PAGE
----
1. Mix Land Uses. New, clustered development works best if it includes a mix of stores, jobs and homes. Single-use districts make life less convenient and require more driving.
Monocultures are bad. Whether it be in forestry, farming, society, or in thinking and discourse -single-use, single-crop systems are fragile, energy inefficient systems.
Monocultures are convenient for management and efficiency experts. One crop/product makes the system predictable and easy to harvest but the choice is often very short-sighted. The cost of maintaining a monoculture increases exponentially as the single crop exhausts the land of a particular set of resources. A single crop farm will need more fertilizer, herbicide and fungicide than a in farms where the crops are mixed or rotated.
A large swath of land turned into single-crop plantation quickly exhausts the soil and makes the local economy vulnerable to collapse when the market for the crop fails.
Same goes for cities and urban districts. Monocultures -single use districts, are easy to parcel out and sell but lead to socially stratified cities and increases vehicular traffic. Separating uses means increasing travel distance between uses.
Single use districts are a product of euclidean zoning, which is itself a product of 19th and early 20th century industrial society that saw the efficiency of the assembly line and thought this would clean up the mess of cities. (cf -Congres Internationaux d'Architecture Moderne's "Functional City" in the 1933 Athens Charter).
Planners thought segregating uses, a response to the squalid conditions of the industrial cities, would create more livable cities. Commerce would stay in commercial zones, industry (and it's noxious byproducts) would be separated from residential areas and the city, in theory, would hum as cleanly as a Ford factory. As with all good ideas, this was of course taken too far such that, in the US, zoning separated even grocery stores from its customers and created auto-dependent development epitomized by monstrous suburban malls ringed by acres and acres of parking.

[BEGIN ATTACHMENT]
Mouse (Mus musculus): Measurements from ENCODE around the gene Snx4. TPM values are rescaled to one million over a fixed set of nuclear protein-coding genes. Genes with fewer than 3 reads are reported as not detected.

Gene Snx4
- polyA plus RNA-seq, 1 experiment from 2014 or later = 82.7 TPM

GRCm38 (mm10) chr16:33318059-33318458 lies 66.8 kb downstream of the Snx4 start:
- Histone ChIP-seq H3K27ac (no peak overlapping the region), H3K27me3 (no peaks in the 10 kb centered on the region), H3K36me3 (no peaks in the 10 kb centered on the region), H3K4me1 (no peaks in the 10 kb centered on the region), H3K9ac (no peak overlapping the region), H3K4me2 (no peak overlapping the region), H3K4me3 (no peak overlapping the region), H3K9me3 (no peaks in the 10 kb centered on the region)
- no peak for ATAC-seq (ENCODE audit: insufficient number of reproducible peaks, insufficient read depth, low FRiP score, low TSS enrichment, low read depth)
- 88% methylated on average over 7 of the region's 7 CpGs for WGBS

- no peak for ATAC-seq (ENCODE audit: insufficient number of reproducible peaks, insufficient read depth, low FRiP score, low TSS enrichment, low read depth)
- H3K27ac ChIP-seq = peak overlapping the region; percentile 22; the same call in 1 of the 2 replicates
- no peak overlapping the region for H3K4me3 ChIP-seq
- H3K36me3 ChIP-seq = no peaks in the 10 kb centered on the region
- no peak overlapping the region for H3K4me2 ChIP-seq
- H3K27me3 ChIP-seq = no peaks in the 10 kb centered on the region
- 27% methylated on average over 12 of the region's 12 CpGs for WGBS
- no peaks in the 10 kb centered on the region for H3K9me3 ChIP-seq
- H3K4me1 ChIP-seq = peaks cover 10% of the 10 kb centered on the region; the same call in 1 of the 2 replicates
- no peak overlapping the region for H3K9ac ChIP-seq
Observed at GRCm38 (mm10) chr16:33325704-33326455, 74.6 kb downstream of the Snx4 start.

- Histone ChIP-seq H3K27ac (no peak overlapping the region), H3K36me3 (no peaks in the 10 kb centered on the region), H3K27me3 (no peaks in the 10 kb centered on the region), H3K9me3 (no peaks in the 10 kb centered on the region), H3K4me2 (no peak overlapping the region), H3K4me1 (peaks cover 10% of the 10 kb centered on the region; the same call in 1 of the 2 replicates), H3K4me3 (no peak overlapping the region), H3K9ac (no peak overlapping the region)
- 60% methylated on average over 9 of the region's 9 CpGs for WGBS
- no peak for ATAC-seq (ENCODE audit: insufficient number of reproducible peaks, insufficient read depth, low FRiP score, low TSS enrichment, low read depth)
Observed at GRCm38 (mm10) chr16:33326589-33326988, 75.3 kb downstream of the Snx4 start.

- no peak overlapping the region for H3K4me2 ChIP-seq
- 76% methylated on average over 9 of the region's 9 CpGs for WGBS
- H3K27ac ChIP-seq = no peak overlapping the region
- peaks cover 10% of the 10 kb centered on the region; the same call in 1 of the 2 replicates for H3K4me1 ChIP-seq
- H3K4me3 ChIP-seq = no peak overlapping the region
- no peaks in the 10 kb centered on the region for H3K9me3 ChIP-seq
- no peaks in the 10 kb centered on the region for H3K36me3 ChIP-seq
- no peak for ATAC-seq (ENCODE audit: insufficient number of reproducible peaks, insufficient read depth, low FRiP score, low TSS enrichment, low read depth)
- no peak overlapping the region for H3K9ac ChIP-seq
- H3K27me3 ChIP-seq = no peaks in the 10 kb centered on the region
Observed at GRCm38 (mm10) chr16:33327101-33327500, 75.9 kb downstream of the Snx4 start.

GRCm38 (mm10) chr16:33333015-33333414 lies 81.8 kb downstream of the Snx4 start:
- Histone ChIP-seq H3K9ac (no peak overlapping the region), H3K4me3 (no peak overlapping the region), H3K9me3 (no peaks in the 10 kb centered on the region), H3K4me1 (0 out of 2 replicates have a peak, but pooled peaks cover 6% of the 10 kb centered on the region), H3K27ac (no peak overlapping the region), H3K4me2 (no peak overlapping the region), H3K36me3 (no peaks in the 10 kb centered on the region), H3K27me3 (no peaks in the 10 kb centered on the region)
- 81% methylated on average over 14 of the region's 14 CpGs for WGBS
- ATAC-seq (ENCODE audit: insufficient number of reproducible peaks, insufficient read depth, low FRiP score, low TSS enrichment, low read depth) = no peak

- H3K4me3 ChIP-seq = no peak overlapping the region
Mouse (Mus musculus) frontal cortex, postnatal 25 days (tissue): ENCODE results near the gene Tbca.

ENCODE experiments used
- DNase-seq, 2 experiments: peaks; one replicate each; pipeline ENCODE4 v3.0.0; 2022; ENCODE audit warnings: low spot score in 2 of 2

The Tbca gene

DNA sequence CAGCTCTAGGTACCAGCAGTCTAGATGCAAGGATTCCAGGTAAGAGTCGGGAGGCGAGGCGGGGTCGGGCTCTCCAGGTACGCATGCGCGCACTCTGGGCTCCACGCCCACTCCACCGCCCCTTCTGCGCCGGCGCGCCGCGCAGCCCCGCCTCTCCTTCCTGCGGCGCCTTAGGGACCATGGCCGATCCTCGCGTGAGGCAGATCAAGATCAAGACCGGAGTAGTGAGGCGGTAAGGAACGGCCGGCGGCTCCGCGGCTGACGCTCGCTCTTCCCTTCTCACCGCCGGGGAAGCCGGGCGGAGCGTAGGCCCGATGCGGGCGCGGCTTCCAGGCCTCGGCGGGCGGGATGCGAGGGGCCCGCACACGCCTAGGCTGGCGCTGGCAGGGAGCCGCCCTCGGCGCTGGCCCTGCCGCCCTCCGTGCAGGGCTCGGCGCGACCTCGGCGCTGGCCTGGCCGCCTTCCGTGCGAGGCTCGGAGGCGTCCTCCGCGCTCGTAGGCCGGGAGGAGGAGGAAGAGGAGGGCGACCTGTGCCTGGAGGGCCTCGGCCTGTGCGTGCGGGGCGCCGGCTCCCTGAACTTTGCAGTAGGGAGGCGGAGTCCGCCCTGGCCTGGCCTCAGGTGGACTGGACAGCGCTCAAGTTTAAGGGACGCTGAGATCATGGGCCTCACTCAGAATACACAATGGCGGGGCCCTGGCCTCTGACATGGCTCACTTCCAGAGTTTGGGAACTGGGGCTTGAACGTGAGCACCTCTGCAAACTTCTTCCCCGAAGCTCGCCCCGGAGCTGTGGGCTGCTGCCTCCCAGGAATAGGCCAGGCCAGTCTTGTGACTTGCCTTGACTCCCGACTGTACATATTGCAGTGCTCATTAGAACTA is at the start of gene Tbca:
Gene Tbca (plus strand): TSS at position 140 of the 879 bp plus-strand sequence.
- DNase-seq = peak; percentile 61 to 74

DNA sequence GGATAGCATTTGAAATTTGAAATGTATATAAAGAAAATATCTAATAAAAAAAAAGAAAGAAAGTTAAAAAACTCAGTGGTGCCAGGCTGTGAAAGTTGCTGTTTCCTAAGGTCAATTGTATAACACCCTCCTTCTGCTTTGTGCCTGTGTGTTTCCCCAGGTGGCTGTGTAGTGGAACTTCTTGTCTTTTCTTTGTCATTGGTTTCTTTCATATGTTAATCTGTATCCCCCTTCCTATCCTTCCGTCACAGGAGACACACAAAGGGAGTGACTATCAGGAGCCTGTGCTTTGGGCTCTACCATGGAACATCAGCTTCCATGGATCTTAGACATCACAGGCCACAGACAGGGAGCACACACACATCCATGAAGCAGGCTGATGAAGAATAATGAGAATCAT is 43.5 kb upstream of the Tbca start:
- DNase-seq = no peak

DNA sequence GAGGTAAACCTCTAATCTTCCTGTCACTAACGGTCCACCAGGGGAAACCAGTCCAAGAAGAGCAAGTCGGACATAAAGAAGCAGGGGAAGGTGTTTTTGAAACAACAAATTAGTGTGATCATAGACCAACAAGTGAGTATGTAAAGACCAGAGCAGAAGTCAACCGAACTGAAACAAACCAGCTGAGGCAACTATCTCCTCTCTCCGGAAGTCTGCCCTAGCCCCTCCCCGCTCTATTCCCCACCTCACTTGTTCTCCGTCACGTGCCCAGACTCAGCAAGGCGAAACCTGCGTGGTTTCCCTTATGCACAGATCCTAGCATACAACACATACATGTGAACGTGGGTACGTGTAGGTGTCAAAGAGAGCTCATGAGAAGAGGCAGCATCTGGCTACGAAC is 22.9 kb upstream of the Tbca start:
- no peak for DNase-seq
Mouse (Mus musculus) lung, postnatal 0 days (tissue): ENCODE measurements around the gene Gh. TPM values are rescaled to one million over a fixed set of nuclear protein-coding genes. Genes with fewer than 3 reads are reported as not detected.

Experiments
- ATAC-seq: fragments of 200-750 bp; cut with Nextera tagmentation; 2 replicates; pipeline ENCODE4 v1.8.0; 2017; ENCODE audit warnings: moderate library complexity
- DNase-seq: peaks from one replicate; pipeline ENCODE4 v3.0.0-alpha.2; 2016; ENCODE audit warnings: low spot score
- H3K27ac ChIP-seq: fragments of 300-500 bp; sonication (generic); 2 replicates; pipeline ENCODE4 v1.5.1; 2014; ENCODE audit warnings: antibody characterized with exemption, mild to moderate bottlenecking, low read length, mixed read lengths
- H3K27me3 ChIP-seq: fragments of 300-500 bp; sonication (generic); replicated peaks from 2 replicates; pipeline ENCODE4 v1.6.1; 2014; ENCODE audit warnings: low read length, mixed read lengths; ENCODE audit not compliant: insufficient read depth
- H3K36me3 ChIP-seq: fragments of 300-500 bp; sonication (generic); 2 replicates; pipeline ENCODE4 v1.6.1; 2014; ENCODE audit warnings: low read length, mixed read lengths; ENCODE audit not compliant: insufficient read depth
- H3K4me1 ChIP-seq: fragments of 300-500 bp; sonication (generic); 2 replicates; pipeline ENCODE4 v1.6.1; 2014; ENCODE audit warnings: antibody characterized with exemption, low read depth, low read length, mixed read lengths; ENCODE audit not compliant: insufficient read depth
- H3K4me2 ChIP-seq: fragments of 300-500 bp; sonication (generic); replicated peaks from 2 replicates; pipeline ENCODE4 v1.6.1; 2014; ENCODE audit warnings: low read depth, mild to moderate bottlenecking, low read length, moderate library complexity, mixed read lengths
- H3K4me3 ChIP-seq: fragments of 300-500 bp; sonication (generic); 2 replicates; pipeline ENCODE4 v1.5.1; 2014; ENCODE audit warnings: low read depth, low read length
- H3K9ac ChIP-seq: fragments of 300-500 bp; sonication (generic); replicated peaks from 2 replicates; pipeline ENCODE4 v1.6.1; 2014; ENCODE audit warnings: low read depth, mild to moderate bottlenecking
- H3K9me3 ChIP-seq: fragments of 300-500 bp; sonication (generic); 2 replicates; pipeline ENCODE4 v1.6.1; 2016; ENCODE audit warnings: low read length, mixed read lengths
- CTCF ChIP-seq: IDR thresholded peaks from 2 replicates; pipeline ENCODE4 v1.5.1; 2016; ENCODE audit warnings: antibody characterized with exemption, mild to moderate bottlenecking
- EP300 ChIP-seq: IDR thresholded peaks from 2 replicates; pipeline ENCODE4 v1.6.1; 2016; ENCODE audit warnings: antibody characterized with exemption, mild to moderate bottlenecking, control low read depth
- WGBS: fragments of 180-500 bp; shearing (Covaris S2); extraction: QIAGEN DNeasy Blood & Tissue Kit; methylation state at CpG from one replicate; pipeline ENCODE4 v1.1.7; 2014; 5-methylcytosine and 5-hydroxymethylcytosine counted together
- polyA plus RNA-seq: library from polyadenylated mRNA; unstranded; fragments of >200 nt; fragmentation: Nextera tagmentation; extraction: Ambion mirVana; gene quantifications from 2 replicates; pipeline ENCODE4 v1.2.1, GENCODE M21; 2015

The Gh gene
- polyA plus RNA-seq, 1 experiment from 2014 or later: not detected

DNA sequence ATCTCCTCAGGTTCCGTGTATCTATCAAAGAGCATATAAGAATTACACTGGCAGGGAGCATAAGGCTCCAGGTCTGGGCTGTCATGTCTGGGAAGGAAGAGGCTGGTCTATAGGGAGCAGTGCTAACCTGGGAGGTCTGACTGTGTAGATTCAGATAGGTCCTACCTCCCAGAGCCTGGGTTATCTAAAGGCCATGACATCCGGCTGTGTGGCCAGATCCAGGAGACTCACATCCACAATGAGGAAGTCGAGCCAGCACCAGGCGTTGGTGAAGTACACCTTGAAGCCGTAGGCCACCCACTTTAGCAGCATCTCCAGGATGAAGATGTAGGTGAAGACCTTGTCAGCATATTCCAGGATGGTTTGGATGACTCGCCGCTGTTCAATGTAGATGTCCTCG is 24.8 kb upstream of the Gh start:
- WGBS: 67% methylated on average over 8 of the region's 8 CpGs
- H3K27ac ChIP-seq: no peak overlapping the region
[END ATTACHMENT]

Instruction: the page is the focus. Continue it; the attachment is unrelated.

This is usually not a problem in traditional asian cities - walk through Hongkong, Shanghai, Seoul or Tokyo and the residential areas mix right in with the retail and services. Tokyo zoning, in fact, prescribes only what land use is NOT allowed and lets the citizens go their merry own way. The result is a more vibrant street life with residential needs closely knit to the places providing for those needs.
In our own city, this happy-mixing is captured by the corner sari-sari store in the projects of Quezon City. Manila's older parts have enough chaos that there are stores and groceries almost everywhere.
That state of affairs though is fast being lost in the suburbs north, south and east of Metro Manila, where land use plans took their cues from single-use zoning. From Better Living down to the new villages (with fancy, english sounding names) in Laguna and Cavite, finding the nearest grocery store means stepping into a car or a tricycle and driving out for a few kilometers. The subdivisions east of the metro - from Marikina to Antipolo also share the same problems arising from this same formulaic response: Master planned areas will neatly chop up areas for housing from areas for stores from areas for jobs then lay down wide roads in between to ferry people from one use to another.
Planning hindsight sees that mixing uses was not so bad after all as it allows residents to walk to get to their everyday needs -gives retail and restaurants a steady set of consumers -and more importantly puts more life on the street.
(I am glad that the Ayala Business District has lately turned to
As the metropolis goes through it's cycle of new development and re-development, I hope we take more to Shanghai and Hongkong than to L.A. or Atlanta.